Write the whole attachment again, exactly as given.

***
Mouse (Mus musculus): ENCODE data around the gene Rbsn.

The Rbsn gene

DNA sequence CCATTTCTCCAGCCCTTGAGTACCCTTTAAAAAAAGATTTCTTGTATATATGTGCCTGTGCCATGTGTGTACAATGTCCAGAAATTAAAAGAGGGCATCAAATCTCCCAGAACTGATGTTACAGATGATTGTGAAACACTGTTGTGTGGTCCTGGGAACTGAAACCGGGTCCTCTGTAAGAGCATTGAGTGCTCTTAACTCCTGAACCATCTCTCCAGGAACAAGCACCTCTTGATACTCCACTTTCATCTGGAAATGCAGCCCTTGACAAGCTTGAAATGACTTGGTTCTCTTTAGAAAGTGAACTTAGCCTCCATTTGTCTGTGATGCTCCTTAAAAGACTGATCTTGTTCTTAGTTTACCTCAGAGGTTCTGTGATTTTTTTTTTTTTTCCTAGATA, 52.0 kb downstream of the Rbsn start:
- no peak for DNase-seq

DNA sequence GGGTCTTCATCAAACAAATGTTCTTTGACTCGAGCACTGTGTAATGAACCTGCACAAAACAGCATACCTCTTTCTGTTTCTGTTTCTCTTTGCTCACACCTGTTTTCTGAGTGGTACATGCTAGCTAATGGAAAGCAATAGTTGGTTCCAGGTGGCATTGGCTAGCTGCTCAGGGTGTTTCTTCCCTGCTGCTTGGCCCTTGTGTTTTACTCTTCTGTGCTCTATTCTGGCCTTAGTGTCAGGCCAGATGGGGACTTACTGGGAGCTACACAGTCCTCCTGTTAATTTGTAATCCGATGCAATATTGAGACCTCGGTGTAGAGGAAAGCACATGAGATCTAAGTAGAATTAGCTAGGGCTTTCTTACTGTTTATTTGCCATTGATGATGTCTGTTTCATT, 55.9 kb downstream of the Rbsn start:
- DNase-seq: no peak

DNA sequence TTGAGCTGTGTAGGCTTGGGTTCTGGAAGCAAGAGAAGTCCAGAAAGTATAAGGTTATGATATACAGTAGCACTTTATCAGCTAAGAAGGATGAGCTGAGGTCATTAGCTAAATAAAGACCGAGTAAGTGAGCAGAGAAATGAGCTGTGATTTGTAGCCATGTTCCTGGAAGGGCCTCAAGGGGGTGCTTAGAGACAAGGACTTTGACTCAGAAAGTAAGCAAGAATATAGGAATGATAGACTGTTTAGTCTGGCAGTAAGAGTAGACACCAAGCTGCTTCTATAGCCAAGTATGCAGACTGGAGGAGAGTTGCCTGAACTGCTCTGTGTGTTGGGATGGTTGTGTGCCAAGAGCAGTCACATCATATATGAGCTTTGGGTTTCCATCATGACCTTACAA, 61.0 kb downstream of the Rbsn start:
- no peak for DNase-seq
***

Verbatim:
Mouse (Mus musculus): ENCODE data around the gene Rbsn.

The Rbsn gene

DNA sequence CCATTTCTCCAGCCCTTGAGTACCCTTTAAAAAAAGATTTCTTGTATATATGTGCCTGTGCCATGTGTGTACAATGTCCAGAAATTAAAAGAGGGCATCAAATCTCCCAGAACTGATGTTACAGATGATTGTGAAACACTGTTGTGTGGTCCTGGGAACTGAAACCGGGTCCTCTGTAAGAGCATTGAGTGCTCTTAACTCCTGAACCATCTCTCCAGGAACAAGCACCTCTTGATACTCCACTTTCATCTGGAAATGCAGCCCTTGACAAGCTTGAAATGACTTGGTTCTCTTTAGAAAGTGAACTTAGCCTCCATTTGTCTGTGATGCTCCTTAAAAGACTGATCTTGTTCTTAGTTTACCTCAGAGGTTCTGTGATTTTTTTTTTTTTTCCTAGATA, 52.0 kb downstream of the Rbsn start:
- no peak for DNase-seq

DNA sequence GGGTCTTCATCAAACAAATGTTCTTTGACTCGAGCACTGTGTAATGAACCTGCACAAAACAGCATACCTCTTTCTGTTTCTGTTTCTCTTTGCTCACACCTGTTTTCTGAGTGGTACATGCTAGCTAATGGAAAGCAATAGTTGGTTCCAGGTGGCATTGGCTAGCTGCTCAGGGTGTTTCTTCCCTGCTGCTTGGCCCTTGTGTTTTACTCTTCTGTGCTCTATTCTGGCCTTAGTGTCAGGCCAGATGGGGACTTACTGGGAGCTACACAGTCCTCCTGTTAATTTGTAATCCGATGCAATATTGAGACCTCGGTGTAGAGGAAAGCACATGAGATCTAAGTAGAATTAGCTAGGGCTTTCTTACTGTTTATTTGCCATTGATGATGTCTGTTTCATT, 55.9 kb downstream of the Rbsn start:
- DNase-seq: no peak

DNA sequence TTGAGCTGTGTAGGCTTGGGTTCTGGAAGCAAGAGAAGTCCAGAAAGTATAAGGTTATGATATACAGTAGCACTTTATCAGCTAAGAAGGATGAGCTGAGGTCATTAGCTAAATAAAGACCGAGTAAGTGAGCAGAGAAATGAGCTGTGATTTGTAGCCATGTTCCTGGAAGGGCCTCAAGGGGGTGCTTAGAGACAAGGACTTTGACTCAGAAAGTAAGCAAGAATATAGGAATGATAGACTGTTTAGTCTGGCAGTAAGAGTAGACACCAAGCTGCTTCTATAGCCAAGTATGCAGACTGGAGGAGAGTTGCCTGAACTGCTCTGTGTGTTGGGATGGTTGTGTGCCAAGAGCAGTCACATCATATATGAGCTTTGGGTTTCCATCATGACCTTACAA, 61.0 kb downstream of the Rbsn start:
- no peak for DNase-seq